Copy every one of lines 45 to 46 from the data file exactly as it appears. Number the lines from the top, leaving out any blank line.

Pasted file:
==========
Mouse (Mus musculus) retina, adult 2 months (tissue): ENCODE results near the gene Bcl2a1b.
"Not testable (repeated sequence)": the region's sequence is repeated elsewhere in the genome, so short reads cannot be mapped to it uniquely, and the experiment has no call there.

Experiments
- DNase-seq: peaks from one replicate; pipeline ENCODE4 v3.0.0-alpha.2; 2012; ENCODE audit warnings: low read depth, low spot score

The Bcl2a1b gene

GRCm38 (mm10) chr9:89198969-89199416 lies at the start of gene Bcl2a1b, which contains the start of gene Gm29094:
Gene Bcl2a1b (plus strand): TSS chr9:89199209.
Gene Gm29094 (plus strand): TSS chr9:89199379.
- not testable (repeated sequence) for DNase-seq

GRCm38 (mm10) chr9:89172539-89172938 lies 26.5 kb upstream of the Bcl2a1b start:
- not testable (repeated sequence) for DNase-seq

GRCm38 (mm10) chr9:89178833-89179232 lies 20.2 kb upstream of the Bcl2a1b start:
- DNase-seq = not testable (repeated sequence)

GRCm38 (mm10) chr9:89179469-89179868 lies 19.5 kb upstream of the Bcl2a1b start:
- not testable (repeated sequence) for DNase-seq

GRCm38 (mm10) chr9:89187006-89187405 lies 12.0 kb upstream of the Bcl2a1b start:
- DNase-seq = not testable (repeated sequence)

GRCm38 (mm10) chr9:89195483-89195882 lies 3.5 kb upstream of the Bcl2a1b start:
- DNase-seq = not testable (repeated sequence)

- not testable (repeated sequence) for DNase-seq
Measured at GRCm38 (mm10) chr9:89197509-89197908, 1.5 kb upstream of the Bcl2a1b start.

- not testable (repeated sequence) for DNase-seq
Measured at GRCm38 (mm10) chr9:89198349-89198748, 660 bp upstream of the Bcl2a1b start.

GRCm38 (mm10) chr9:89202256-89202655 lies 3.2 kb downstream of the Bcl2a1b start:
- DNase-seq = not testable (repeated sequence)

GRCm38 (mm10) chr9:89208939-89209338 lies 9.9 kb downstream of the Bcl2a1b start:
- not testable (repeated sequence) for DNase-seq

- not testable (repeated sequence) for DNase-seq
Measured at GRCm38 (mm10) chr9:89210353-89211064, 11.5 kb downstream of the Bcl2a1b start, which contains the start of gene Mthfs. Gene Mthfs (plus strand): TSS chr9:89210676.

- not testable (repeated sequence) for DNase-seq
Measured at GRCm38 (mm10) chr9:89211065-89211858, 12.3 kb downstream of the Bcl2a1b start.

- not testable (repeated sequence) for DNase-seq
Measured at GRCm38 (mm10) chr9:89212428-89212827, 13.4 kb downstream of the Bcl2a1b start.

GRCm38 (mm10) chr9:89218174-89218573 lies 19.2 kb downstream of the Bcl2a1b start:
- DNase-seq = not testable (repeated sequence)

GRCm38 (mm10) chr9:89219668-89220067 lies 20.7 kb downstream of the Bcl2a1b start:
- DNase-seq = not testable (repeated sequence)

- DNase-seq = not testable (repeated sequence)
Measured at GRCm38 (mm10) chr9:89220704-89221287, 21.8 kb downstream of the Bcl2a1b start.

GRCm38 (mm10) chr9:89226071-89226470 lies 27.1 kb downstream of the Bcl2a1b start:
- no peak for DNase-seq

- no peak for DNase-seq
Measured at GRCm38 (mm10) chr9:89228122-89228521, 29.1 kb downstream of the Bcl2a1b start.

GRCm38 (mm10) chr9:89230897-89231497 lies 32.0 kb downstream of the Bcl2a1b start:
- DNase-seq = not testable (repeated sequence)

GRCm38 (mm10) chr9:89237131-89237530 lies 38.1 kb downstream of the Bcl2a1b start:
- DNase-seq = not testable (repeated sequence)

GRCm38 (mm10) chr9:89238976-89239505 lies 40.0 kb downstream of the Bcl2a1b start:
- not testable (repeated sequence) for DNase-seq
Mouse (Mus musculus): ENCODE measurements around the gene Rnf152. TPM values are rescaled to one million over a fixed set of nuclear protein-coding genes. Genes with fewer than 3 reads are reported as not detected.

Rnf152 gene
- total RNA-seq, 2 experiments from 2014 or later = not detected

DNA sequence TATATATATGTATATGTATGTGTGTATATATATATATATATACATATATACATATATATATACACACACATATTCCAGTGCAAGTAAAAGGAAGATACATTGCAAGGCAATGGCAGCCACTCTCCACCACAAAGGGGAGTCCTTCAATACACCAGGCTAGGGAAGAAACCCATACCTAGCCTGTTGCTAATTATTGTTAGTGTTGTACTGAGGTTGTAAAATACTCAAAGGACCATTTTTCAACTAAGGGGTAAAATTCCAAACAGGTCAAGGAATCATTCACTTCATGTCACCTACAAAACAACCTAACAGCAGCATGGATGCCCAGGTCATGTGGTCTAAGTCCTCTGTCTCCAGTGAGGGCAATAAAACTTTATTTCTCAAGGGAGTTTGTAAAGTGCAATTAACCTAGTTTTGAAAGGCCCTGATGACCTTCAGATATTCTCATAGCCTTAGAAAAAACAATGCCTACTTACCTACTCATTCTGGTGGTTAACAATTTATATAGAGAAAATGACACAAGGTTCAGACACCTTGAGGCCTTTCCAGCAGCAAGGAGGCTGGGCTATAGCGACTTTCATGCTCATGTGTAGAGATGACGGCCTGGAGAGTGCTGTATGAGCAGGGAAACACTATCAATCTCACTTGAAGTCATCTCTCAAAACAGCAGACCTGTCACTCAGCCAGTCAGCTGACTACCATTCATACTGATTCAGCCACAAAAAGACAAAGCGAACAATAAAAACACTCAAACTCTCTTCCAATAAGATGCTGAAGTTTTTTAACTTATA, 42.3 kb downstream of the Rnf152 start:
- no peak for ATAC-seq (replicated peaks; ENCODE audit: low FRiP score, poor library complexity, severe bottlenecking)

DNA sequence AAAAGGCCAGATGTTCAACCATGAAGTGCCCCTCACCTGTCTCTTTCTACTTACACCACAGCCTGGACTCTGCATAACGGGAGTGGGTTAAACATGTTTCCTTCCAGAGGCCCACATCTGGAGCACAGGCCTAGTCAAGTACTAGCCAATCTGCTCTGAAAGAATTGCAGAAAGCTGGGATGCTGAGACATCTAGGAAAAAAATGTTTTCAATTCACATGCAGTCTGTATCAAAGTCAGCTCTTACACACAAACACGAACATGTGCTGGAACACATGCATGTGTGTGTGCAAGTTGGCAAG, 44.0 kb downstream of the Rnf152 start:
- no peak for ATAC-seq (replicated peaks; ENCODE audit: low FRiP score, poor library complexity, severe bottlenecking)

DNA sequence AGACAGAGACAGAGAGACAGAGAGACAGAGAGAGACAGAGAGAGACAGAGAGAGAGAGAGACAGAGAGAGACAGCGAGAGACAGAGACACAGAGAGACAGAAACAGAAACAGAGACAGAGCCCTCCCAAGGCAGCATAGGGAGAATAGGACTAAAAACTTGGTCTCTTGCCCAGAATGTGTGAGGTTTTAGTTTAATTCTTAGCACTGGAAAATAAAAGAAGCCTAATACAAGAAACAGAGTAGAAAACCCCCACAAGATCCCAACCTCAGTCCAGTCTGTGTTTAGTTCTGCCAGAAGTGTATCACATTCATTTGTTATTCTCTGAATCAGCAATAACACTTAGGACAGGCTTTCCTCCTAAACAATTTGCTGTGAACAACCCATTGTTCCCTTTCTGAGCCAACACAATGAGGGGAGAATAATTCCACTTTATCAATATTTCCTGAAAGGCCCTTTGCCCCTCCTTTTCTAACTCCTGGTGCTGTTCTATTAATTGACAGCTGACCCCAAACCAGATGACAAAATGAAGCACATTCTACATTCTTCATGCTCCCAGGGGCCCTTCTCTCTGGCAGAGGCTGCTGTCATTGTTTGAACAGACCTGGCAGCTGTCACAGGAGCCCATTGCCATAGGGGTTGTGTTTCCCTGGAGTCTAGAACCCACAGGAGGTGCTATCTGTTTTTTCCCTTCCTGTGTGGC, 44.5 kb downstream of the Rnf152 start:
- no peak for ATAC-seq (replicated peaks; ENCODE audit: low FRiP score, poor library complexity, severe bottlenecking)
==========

- DNase-seq = not testable (repeated sequence)

GRCm38 (mm10) chr9:89237131-89237530 lies 38.1 kb downstream of the Bcl2a1b start: